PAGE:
A global citizen science platform
to discover, share and identify wildlife
These slugs are native to the Old World, particularly to northern and western Europe. They were introduced to the northeastern United States early in US history, and since then have been introduced to California and are now naturalized across much of the eastern part of the country. They have become more common than native species in many areas, and are one of the most abundant slugs found in gardens, fields, and forests.
Like all slugs, those in the genus Arion are hermaphrodites (possessing both male and female sex organs). They can reproduce either by self- or cross-fertilization, depending upon conditions and habitat stability. When two slugs mate with each other, they each simultaneously play the role of both sexes, exchanging sperm with their male genitalia. At times, the male sex organs of two slugs become entangled during mating and the slugs may bite them off in order to free themselves, a not uncommon sacrifice known as ‘apophallation.’ From then onward, the apophallated slugs are only able to reproduce as females. Arion subfuscus mates in the mid-to-late summer. Several days after mating, slugs will lay hundreds of 3-4 mm eggs in the soil, and die shortly thereafter. Although there is no parental care in this species, the eggs are imbued with a caustive agent called miriamin that serves in a large part to protect them from predation. In around a month, the juveniles hatch as small, pale-brown versions of their adult selves. They typically take at least 4-6 months to achieve sexual maturity, mating and dying themselves before the new generation hatches from the eggs.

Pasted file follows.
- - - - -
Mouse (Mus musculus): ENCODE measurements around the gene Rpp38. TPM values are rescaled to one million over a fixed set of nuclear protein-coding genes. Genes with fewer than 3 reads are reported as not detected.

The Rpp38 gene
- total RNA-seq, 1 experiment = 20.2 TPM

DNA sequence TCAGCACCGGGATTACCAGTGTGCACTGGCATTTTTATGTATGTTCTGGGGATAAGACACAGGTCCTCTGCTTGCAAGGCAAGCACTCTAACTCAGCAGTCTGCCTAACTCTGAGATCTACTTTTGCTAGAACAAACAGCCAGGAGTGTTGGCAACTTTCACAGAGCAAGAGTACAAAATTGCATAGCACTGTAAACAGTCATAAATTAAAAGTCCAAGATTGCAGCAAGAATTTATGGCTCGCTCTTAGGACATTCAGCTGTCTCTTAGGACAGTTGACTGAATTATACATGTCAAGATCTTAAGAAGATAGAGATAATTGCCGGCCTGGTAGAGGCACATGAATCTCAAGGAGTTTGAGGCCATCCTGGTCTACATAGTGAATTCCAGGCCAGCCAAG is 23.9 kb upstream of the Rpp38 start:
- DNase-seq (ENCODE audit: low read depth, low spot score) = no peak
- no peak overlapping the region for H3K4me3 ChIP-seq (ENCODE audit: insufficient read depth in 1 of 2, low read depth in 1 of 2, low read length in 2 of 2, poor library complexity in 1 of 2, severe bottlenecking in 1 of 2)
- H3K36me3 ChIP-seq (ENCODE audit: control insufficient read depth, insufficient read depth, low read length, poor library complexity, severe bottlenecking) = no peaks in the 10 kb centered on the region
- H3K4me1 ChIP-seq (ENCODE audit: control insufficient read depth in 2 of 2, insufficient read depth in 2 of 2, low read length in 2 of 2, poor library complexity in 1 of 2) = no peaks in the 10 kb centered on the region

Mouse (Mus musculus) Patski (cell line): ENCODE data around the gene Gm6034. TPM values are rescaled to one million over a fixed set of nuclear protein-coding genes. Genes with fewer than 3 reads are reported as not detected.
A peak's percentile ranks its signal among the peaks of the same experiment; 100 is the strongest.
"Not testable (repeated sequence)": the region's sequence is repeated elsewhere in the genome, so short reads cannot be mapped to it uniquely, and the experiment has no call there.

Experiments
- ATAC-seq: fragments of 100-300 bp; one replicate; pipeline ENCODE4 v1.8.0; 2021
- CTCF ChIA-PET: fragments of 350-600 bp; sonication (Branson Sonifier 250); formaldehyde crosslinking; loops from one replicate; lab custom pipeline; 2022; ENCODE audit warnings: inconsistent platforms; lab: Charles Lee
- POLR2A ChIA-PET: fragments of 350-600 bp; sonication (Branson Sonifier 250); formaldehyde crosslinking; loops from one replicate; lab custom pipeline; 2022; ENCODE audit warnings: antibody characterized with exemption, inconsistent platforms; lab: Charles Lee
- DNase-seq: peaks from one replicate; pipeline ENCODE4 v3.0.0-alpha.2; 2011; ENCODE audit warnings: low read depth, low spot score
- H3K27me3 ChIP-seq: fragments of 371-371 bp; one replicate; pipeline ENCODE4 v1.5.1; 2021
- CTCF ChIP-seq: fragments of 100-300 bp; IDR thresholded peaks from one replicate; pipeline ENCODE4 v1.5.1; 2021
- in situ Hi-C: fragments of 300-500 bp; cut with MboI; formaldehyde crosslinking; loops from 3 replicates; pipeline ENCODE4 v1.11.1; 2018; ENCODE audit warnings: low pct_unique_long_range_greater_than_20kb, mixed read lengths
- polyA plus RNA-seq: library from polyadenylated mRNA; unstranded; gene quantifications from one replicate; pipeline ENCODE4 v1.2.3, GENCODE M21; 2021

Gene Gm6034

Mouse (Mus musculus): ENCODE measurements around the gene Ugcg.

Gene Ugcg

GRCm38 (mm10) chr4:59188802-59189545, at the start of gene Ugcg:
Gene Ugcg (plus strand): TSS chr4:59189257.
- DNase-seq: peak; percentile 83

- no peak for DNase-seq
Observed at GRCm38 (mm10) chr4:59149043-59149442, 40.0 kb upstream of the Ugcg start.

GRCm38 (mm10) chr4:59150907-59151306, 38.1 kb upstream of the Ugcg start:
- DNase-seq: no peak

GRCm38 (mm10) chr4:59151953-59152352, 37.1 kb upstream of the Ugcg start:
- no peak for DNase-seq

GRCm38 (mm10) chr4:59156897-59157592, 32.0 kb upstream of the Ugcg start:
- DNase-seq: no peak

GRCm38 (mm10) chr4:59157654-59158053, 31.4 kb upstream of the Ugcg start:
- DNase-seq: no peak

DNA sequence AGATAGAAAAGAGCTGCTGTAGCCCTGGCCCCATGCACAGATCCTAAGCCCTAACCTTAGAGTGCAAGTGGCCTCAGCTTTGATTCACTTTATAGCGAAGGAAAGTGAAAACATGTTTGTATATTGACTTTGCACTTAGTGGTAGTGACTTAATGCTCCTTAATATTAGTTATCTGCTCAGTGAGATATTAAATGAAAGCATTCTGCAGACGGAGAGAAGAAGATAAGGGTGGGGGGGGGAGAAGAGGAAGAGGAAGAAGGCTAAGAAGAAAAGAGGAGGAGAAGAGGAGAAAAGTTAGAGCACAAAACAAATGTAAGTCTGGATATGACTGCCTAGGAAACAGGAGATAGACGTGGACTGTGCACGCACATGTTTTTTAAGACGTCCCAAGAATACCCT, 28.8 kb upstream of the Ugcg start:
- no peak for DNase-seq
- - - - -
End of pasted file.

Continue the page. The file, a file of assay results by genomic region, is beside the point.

I got information from University of Virginia, Department of Biology. Here is more information: http://www.mlbs.virginia.edu/organism/ar...